Each of the disks 502 includes a plurality of servo sectors 520 that extend across the tracks in a generally radial direction. Each track has a reference index 521. Within each zone, the tracks are circumferentially divided into a number of data sectors 554, and contain no sector ID fields. All the data sectors are substantially the same size, as expressed in bytes of data. It should be understood that the number of data sectors per track can vary from zone to zone. Moreover, within a track, some of the data sectors may not begin immediately following a servo sector, and some of the data sectors may be split by servo sectors. With multiple disks, the disk drive 500 has multiple heads, and the set of tracks that are at the same radius on all disk surfaces is referred to as a cylinder.
The read/write electronics 513 receives signals from the transducer 508, over a readback signal line 538, and then passes servo information to the servo electronics 512 over a signal line 566 and passes data signals to the formatter 515 over a data signal line 568. The servo electronics 512 uses the servo information to produce a control signal that is provided over a signal line 540 to drive the voice coil motor 510 to position the recording transducer 508. The interface electronics 514 communicates with a host computer 561 over a host interface 562, passing data and command information. The interface electronics also communicates with the formatter 515 over an interface 564. The microprocessor 516 communicates with the various other electronics over an interface 570.
In the operation of the disk drive 500, the interface electronics 514 receives a request over the interface 562 for reading or writing data sectors. The formatter electronics 515 receives a list of requested data sectors from the interface electronics 514 and converts them into zone, cylinder, head, and data sector numbers that uniquely identify the location of the desired data sectors. The head and cylinder information are passed over a signal line 560 to the servo electronics 512, which is responsible for positioning the recording head 508 over the appropriate data sector on the appropriate cylinder. If the cylinder number provided to the servo electronics 512 is not the same as the track number over which the recording head 508 is positioned, then the servo electronics 512 first executes a seek operation to reposition the recording head over the appropriate cylinder.
After the servo electronics 512 has positioned the recording head 508 over the appropriate cylinder, the servo electronics begins executing sector computations to locate and identify the desired data sector. Each servo sector is identified as it passes beneath the recording head 508, and the formatter electronics 515 utilizes a variety of servo information relating to the data sectors. This information is described in greater detail in the aforementioned U.K. patent to Dobbek and Hetzler, GB 2 285 166 A, which is incorporated herein by this reference.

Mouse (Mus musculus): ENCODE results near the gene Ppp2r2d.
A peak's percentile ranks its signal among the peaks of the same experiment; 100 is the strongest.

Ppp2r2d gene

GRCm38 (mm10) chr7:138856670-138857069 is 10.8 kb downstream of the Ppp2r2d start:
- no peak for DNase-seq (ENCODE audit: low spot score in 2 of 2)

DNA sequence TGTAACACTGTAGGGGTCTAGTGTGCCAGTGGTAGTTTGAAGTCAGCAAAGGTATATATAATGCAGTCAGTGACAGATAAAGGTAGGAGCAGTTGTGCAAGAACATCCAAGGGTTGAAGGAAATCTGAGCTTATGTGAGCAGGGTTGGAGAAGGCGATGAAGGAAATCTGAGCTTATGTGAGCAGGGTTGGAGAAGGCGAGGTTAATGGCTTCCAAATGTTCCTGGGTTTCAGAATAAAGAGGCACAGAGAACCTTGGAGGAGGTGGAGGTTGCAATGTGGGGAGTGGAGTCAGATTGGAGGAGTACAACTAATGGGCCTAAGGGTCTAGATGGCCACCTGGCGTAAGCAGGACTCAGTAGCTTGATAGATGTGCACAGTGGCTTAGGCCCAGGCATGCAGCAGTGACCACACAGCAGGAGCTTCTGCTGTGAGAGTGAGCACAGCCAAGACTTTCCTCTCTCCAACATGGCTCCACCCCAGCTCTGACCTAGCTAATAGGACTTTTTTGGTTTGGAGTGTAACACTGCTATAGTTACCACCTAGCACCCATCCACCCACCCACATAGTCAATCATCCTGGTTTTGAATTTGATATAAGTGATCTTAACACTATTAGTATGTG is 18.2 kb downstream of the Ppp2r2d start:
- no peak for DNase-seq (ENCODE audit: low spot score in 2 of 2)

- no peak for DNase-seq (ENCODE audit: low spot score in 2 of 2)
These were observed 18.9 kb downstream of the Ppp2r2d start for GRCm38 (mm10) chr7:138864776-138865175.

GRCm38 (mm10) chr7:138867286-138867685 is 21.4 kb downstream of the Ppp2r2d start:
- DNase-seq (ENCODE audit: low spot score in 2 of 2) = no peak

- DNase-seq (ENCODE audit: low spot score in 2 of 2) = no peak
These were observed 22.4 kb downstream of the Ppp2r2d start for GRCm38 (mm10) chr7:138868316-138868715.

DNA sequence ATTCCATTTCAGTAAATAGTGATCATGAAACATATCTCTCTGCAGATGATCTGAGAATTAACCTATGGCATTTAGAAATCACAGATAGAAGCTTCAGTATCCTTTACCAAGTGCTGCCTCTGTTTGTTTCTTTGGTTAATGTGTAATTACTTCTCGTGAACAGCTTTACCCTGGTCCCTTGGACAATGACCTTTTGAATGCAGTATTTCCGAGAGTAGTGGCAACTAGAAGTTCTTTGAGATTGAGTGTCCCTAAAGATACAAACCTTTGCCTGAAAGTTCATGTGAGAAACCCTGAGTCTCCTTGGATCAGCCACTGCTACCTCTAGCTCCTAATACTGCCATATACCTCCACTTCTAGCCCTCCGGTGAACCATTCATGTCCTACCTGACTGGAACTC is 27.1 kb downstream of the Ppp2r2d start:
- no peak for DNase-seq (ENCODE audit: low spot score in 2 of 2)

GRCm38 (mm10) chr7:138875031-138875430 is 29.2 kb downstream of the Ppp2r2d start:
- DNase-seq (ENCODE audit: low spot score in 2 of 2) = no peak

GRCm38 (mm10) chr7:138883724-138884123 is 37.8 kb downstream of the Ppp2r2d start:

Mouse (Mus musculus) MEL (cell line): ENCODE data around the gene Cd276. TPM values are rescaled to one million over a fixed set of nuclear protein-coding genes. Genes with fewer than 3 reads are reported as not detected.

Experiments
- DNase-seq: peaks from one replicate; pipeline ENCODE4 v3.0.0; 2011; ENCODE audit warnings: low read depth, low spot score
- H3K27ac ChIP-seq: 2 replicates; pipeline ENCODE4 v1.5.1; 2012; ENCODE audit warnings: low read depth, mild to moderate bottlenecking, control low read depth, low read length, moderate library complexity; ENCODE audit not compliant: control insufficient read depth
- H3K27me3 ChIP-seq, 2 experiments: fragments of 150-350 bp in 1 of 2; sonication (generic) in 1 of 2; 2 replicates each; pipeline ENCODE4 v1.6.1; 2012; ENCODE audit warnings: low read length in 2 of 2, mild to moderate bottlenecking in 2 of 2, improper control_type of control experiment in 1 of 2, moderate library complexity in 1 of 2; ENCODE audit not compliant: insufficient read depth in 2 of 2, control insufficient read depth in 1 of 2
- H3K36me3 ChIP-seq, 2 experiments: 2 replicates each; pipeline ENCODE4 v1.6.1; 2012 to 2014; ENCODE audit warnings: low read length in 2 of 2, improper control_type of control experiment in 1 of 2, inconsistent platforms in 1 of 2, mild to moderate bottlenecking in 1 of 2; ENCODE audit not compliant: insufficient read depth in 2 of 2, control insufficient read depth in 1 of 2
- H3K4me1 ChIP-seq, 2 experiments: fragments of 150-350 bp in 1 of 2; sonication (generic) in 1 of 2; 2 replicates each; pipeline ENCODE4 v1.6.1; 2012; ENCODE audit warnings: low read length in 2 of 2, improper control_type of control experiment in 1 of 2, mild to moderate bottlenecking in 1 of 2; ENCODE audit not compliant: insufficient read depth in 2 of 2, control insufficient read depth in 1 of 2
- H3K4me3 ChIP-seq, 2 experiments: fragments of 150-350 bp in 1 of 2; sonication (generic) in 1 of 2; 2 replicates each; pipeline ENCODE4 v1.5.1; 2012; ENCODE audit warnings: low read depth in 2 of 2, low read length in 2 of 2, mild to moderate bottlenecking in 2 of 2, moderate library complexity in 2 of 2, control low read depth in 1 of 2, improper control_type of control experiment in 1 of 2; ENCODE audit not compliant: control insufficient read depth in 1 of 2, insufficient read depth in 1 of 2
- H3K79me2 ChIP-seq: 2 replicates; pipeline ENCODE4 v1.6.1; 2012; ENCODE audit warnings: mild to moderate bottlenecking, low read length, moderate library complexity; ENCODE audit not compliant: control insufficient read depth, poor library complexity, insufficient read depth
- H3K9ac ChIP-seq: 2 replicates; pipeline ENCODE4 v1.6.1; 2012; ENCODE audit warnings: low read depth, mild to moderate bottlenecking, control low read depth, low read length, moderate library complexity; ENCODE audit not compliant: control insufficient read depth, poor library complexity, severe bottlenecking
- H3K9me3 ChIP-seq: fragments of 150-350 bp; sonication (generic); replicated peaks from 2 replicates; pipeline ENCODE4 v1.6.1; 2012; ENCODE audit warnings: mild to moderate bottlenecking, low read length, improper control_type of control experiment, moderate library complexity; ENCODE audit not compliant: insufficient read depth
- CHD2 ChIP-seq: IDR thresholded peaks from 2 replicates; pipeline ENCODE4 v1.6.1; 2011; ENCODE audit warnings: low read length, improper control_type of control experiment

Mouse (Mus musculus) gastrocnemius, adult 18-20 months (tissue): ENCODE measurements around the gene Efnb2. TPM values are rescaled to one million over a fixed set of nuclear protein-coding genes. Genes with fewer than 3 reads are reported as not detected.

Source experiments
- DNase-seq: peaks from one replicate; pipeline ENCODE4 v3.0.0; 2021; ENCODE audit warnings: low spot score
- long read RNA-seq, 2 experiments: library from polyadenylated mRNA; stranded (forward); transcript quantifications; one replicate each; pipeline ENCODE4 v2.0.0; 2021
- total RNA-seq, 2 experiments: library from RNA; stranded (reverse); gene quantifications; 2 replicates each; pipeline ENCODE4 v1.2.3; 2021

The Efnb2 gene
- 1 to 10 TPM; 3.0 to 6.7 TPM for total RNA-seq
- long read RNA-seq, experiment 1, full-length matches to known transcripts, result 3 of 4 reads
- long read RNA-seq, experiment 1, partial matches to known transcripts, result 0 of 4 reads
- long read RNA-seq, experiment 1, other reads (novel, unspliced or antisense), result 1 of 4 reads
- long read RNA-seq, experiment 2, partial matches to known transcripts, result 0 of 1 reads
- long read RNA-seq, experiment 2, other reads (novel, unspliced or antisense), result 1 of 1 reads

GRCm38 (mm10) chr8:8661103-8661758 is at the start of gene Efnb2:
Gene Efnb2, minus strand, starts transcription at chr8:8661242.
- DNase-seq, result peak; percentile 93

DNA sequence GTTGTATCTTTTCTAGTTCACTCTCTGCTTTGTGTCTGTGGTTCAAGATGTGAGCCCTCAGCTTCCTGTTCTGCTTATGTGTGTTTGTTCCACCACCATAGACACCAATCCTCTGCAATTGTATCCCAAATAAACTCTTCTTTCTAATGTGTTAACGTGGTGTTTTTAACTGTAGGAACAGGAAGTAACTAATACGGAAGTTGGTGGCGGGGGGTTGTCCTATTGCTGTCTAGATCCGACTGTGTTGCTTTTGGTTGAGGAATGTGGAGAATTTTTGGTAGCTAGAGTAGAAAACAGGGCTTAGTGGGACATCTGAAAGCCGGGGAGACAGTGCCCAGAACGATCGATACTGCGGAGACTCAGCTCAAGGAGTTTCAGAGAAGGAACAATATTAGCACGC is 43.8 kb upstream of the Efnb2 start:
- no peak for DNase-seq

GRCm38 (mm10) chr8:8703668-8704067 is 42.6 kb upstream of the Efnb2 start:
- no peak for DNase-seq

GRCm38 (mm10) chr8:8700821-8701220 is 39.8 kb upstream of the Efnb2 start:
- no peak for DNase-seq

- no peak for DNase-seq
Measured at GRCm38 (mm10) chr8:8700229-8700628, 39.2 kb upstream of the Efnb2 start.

FIG. 6 is a block diagram that shows components of the formatter electronics 515, which performs the LBA-to-PBA translation process. The defect mapping tables 300 are shown in FIG. 6 as being part of the formatter electronics, although the tables may be configured as part of formatter data RAM 602 or as part of other data storage in the disk drive 300. The LBA-to-PBA translation process as described above is specified by program instructions stored in the formatter program memory 604. The program instructions are executed by the formatter processor 606 and comprise the formatter firmware. The formatter processor 606 receives the LBAs for translation from the data interface electronics 514 (FIG. 5) over the interface line 564. The processor also communicates with the other external components over the various interfaces 560, 568, 570.
The program instructions, when executed, perform processing steps and can be received into the program memory 604 of the formatter electronics 515 in a variety of methods. For example, the program instructions can be stored into the program memory 604 using appropriate ancillary equipment, such as EEPROM storing devices and the like, if the program memory is suitably constructed. The program memory also can be fabricated such that the program instructions are contained in the memory without separate storing operations. These methods will be understood by those skilled in the art without further explanation.
Alternatively, the program instructions can be received into the host computer 561 (FIG. 5) through a data interface and then stored into the formatter program memory 604. Turning to FIG. 5, the host computer 561 is shown with an external data interface 580, through which the host computer may receive data and transfer that data into the DASD 500, including, for example, storage into the formatter electronics 515 and the program memory 604. The data interface 580 may permit data exchange with a network or a storage device.
If the data interface 580 is a network interface, then communications may be established with a network 582 such as the Internet, thereby permitting the download of program instructions in the form of data files, programming, and executable code from remote file servers or other computer systems. The other computer systems can comprise, for example, computer systems similar in construction to the host computer 561. In this way, the formatter electronics 515 can receive program instructions into the program memory 604 (FIG. 6) over the network 582, after communication between the host computer 561 and the network has been established by well-known methods, which will be understood by those skilled in the art without further explanation.